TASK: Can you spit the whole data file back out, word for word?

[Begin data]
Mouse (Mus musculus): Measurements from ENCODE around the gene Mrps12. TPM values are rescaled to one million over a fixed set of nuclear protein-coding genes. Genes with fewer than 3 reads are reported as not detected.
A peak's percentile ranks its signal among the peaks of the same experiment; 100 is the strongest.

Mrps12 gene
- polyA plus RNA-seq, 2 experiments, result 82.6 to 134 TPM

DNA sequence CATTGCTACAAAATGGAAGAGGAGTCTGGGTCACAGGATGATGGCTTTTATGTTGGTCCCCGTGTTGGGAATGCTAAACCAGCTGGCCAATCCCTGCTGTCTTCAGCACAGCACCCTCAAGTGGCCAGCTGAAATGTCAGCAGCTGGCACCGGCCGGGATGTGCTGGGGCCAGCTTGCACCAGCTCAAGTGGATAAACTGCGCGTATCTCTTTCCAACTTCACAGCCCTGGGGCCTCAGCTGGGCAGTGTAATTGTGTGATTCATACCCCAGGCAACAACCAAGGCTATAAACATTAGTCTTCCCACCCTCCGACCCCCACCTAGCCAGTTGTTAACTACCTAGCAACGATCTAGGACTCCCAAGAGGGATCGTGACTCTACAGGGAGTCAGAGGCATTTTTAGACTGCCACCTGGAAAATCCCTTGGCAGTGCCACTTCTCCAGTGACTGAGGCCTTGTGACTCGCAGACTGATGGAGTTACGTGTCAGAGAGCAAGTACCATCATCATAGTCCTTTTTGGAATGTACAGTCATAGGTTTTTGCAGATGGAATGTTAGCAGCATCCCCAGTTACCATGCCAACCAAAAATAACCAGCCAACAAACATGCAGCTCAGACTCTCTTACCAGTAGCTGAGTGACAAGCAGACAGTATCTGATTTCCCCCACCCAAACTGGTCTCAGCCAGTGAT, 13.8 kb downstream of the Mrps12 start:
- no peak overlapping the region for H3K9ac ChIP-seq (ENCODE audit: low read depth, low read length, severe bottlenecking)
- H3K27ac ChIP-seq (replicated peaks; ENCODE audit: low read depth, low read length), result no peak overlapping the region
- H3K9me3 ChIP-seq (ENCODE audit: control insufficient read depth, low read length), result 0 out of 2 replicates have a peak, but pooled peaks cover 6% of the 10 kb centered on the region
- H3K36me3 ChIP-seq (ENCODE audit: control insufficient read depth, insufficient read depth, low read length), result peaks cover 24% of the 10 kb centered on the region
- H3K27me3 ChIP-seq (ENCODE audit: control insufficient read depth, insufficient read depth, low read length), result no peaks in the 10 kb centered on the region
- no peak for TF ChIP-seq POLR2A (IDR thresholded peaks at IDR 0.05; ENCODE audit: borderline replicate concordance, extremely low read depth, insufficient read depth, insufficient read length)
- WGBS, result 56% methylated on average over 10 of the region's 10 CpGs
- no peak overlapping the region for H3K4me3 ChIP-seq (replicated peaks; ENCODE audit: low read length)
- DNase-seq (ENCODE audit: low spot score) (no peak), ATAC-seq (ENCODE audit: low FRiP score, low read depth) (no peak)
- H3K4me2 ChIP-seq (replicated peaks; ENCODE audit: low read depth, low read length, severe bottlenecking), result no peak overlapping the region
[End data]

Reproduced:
Mouse (Mus musculus): Measurements from ENCODE around the gene Mrps12. TPM values are rescaled to one million over a fixed set of nuclear protein-coding genes. Genes with fewer than 3 reads are reported as not detected.
A peak's percentile ranks its signal among the peaks of the same experiment; 100 is the strongest.

Mrps12 gene
- polyA plus RNA-seq, 2 experiments, result 82.6 to 134 TPM

DNA sequence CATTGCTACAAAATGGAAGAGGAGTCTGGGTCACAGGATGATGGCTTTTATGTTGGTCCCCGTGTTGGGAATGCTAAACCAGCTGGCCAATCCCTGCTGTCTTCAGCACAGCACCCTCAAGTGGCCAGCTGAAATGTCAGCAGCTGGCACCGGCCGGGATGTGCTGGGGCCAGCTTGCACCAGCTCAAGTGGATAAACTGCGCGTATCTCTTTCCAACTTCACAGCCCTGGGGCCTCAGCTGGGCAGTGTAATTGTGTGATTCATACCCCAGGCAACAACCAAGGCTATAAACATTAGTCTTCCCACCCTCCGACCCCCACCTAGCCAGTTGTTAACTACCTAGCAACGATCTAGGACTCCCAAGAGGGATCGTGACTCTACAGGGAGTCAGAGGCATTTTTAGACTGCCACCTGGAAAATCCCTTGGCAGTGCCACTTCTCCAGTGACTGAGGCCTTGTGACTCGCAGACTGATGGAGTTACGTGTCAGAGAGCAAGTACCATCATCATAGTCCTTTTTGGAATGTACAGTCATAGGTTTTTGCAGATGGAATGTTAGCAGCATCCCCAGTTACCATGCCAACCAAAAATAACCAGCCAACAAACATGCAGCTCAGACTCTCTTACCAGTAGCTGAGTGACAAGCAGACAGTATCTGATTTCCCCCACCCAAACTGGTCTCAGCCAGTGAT, 13.8 kb downstream of the Mrps12 start:
- no peak overlapping the region for H3K9ac ChIP-seq (ENCODE audit: low read depth, low read length, severe bottlenecking)
- H3K27ac ChIP-seq (replicated peaks; ENCODE audit: low read depth, low read length), result no peak overlapping the region
- H3K9me3 ChIP-seq (ENCODE audit: control insufficient read depth, low read length), result 0 out of 2 replicates have a peak, but pooled peaks cover 6% of the 10 kb centered on the region
- H3K36me3 ChIP-seq (ENCODE audit: control insufficient read depth, insufficient read depth, low read length), result peaks cover 24% of the 10 kb centered on the region
- H3K27me3 ChIP-seq (ENCODE audit: control insufficient read depth, insufficient read depth, low read length), result no peaks in the 10 kb centered on the region
- no peak for TF ChIP-seq POLR2A (IDR thresholded peaks at IDR 0.05; ENCODE audit: borderline replicate concordance, extremely low read depth, insufficient read depth, insufficient read length)
- WGBS, result 56% methylated on average over 10 of the region's 10 CpGs
- no peak overlapping the region for H3K4me3 ChIP-seq (replicated peaks; ENCODE audit: low read length)
- DNase-seq (ENCODE audit: low spot score) (no peak), ATAC-seq (ENCODE audit: low FRiP score, low read depth) (no peak)
- H3K4me2 ChIP-seq (replicated peaks; ENCODE audit: low read depth, low read length, severe bottlenecking), result no peak overlapping the region